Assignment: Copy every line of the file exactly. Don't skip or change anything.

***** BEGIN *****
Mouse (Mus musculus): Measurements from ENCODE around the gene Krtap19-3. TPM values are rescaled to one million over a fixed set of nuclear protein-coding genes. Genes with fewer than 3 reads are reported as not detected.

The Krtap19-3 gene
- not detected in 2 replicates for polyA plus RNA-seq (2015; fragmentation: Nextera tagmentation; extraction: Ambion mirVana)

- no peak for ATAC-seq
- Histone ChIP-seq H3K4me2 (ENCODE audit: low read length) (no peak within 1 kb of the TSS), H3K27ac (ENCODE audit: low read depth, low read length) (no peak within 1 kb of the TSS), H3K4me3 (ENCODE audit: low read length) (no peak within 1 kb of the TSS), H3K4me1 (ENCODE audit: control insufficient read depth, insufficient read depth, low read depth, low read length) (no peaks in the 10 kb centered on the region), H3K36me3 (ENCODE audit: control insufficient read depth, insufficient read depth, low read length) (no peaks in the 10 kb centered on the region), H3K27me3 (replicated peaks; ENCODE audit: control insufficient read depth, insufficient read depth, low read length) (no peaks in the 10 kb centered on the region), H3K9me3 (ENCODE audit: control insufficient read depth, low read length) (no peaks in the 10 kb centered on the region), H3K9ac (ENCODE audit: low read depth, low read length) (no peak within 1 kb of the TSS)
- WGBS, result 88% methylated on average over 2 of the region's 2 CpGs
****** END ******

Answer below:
Mouse (Mus musculus): Measurements from ENCODE around the gene Krtap19-3. TPM values are rescaled to one million over a fixed set of nuclear protein-coding genes. Genes with fewer than 3 reads are reported as not detected.

The Krtap19-3 gene
- not detected in 2 replicates for polyA plus RNA-seq (2015; fragmentation: Nextera tagmentation; extraction: Ambion mirVana)

- no peak for ATAC-seq
- Histone ChIP-seq H3K4me2 (ENCODE audit: low read length) (no peak within 1 kb of the TSS), H3K27ac (ENCODE audit: low read depth, low read length) (no peak within 1 kb of the TSS), H3K4me3 (ENCODE audit: low read length) (no peak within 1 kb of the TSS), H3K4me1 (ENCODE audit: control insufficient read depth, insufficient read depth, low read depth, low read length) (no peaks in the 10 kb centered on the region), H3K36me3 (ENCODE audit: control insufficient read depth, insufficient read depth, low read length) (no peaks in the 10 kb centered on the region), H3K27me3 (replicated peaks; ENCODE audit: control insufficient read depth, insufficient read depth, low read length) (no peaks in the 10 kb centered on the region), H3K9me3 (ENCODE audit: control insufficient read depth, low read length) (no peaks in the 10 kb centered on the region), H3K9ac (ENCODE audit: low read depth, low read length) (no peak within 1 kb of the TSS)
- WGBS, result 88% methylated on average over 2 of the region's 2 CpGs